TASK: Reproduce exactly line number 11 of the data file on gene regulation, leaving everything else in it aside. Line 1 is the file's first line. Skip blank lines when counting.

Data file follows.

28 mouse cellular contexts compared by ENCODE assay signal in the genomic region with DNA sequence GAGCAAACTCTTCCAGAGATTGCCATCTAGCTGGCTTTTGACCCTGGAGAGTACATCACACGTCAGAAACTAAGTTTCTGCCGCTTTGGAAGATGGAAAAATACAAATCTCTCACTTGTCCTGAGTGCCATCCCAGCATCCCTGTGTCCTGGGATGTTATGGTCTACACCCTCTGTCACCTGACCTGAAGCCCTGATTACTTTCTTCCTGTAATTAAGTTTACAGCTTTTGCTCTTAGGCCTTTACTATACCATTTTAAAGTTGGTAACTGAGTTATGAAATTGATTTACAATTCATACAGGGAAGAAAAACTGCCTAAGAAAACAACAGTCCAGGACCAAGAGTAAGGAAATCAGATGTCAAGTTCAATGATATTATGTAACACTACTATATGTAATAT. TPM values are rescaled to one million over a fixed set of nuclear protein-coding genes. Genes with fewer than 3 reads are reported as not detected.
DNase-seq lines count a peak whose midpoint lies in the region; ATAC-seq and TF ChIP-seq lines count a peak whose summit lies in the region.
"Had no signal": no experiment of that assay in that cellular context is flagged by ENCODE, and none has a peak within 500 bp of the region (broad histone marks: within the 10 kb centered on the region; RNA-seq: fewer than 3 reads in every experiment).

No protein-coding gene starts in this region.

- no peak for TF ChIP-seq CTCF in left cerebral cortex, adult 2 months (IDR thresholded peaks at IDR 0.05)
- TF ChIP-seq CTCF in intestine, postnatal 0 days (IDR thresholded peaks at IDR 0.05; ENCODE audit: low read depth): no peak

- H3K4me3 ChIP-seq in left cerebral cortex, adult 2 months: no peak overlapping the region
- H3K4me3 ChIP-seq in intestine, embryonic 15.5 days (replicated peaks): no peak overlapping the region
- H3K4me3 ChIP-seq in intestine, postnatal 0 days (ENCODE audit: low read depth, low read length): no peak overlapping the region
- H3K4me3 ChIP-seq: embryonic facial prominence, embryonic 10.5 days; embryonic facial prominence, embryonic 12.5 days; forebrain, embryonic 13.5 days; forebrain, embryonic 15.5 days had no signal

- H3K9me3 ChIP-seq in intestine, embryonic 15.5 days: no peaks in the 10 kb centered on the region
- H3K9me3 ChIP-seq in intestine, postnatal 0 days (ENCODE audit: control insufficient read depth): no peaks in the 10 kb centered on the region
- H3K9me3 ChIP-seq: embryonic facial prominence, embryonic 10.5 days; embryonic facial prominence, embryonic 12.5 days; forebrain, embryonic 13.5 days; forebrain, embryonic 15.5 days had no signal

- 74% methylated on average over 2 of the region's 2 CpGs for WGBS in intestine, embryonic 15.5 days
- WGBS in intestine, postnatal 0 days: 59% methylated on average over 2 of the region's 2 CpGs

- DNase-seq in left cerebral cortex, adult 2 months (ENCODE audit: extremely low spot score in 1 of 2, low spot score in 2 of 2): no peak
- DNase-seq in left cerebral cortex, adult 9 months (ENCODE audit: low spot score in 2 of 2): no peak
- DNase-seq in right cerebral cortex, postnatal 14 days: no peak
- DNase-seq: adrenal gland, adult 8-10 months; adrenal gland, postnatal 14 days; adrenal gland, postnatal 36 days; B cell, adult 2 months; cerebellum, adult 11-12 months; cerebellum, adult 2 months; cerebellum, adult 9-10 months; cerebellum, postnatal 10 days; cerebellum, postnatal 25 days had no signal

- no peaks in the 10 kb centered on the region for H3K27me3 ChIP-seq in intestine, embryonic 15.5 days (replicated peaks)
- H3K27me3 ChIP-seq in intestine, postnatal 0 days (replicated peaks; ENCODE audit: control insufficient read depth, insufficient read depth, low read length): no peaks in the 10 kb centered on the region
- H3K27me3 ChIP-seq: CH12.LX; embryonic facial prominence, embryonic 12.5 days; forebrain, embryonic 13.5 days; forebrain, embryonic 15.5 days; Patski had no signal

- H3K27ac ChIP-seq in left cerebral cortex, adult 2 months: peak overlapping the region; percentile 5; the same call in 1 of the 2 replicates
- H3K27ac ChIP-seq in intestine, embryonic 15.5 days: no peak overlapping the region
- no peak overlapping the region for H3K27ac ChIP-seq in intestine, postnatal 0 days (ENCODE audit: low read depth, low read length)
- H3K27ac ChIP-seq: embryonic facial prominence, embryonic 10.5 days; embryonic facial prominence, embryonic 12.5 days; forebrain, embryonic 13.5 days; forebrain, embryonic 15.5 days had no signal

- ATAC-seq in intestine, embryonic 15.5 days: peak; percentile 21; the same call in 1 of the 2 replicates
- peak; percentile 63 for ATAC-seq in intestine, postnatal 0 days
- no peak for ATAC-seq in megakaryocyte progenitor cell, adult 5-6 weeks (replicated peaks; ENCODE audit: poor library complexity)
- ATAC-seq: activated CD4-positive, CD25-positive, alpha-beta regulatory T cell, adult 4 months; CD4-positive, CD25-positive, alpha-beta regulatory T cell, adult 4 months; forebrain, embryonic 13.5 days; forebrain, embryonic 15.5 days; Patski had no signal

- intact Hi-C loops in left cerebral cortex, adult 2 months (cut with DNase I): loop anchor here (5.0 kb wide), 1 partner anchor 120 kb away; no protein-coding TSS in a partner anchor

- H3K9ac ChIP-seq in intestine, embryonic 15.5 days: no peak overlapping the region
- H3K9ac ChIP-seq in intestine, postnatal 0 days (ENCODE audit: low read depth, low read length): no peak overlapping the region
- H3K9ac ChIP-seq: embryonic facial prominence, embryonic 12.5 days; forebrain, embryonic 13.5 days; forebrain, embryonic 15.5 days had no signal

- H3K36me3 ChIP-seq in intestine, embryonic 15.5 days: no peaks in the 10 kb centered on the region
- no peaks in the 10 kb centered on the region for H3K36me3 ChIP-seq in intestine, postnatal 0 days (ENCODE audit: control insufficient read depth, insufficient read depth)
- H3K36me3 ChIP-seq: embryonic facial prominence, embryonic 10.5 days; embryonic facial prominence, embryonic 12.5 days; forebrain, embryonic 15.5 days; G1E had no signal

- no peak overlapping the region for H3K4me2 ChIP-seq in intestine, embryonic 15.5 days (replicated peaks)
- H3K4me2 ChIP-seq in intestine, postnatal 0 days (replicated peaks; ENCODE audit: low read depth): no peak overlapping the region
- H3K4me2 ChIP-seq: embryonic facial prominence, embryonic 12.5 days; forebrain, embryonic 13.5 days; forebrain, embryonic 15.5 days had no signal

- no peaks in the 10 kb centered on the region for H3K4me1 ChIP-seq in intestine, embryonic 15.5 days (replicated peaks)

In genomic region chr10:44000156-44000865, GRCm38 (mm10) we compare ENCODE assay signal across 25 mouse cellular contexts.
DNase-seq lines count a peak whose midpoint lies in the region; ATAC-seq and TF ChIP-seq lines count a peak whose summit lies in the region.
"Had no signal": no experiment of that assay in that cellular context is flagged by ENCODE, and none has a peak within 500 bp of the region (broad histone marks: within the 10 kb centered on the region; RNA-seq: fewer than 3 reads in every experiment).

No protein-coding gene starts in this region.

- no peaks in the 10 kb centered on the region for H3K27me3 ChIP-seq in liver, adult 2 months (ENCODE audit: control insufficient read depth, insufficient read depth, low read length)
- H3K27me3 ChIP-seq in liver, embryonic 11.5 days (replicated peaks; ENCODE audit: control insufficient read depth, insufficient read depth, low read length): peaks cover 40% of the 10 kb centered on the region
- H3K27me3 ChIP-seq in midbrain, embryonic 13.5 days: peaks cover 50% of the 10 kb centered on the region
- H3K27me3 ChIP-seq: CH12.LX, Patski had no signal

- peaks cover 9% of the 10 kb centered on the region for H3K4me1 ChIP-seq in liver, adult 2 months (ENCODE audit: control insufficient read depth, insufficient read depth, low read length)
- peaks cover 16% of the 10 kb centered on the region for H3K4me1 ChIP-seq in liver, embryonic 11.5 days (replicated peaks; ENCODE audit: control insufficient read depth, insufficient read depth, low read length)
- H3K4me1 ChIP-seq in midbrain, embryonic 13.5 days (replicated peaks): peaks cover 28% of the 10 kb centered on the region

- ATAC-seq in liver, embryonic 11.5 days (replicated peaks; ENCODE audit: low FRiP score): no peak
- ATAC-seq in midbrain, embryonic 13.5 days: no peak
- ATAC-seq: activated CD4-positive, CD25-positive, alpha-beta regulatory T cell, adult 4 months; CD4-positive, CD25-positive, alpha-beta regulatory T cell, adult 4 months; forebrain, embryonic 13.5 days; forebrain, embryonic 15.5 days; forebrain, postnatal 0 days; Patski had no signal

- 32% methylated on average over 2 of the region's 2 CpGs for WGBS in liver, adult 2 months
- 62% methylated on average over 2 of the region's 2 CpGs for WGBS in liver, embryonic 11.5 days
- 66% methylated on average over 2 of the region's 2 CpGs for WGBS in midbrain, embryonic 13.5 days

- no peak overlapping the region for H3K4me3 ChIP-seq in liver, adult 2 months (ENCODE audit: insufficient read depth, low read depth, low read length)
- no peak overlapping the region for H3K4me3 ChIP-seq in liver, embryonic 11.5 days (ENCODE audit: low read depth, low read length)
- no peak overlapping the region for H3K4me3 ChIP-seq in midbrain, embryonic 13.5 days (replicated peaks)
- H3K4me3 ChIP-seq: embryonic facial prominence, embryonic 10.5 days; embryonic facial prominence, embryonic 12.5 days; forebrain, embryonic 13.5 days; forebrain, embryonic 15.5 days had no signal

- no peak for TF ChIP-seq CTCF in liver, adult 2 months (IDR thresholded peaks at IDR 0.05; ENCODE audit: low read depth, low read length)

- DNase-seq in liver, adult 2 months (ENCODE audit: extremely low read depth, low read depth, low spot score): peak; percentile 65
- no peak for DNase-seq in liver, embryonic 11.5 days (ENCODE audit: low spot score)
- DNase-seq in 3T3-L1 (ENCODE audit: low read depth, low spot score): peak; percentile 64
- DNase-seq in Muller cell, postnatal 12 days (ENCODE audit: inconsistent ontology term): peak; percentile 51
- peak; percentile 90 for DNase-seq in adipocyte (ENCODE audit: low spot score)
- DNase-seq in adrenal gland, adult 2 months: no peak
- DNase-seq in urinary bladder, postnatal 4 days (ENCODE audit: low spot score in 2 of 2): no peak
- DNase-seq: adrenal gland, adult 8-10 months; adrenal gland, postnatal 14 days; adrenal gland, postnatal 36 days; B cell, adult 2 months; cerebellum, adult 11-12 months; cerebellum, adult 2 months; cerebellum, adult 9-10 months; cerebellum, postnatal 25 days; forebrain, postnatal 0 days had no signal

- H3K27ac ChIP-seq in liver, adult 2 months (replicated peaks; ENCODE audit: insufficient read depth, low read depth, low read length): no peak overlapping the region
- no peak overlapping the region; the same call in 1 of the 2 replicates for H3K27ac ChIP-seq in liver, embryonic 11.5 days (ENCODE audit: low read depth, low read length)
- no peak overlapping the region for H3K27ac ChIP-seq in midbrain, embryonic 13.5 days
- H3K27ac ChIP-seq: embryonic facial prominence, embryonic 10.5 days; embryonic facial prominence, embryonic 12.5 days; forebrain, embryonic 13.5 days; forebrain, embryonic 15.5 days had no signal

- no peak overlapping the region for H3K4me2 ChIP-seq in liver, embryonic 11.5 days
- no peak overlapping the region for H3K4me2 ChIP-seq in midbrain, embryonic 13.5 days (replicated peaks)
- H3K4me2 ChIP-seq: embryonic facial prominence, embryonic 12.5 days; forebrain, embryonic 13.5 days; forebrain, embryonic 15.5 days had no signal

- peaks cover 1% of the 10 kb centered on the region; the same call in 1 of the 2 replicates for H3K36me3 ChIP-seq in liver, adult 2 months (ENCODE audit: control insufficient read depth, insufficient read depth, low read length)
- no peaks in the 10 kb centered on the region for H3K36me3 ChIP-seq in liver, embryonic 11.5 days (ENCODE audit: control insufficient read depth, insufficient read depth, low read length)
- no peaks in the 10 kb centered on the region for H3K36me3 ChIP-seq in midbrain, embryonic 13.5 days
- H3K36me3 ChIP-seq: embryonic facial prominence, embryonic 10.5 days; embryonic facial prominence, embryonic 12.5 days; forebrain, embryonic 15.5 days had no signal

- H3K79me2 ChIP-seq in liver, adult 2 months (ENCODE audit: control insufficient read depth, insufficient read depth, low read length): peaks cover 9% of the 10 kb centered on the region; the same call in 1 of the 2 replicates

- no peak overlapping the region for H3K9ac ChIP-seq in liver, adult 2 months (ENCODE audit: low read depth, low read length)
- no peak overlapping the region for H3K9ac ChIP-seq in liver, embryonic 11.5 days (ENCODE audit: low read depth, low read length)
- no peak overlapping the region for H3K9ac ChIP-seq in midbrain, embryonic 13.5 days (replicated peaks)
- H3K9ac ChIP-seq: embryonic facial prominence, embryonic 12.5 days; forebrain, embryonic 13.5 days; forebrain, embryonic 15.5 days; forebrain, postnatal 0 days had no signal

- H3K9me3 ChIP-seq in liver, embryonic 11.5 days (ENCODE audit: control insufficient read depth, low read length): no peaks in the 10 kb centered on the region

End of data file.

- H3K9me3 ChIP-seq in intestine, embryonic 15.5 days: no peaks in the 10 kb centered on the region